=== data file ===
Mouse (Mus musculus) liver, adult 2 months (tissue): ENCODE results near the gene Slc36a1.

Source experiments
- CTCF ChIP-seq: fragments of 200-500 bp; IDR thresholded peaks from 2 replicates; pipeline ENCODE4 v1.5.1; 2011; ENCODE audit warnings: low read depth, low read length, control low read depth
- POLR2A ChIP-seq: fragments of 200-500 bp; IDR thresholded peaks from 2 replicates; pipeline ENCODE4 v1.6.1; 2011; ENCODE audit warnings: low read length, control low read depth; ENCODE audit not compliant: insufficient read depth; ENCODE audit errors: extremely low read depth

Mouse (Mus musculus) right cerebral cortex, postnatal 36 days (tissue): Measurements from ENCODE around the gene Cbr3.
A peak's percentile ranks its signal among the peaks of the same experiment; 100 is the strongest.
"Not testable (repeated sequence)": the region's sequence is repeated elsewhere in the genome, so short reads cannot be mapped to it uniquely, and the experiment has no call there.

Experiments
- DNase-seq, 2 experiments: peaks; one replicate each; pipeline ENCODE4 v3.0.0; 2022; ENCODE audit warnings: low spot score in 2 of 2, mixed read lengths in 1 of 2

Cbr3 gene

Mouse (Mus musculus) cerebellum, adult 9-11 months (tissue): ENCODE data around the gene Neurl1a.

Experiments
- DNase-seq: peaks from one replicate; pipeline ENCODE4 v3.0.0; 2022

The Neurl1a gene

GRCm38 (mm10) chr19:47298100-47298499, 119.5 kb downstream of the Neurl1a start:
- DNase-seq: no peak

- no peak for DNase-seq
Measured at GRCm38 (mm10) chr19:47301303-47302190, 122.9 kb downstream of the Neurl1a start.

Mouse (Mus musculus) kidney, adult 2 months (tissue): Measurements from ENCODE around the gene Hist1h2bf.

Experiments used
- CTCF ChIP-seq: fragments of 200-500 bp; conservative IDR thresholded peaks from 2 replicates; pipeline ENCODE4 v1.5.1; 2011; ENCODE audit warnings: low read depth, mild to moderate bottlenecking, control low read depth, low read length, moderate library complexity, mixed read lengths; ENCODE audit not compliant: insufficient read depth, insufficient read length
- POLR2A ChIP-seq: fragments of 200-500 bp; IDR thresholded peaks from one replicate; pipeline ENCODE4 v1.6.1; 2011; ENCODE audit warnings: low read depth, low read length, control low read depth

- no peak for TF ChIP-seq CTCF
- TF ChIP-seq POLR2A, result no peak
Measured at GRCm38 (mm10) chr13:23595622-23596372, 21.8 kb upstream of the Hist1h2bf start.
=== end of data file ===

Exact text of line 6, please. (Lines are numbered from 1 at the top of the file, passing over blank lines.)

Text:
A peak's percentile ranks its signal among the peaks of the same experiment; 100 is the strongest.